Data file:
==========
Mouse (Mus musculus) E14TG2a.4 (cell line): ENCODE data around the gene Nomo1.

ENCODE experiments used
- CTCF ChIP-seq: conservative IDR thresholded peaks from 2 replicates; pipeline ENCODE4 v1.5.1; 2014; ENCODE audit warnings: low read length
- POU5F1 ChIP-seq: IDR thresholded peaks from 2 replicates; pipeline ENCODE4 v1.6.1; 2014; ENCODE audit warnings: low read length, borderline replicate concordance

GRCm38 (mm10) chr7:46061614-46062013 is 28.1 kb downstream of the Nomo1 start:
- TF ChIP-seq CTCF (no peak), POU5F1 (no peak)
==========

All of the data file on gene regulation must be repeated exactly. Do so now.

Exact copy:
Mouse (Mus musculus) E14TG2a.4 (cell line): ENCODE data around the gene Nomo1.

ENCODE experiments used
- CTCF ChIP-seq: conservative IDR thresholded peaks from 2 replicates; pipeline ENCODE4 v1.5.1; 2014; ENCODE audit warnings: low read length
- POU5F1 ChIP-seq: IDR thresholded peaks from 2 replicates; pipeline ENCODE4 v1.6.1; 2014; ENCODE audit warnings: low read length, borderline replicate concordance

GRCm38 (mm10) chr7:46061614-46062013 is 28.1 kb downstream of the Nomo1 start:
- TF ChIP-seq CTCF (no peak), POU5F1 (no peak)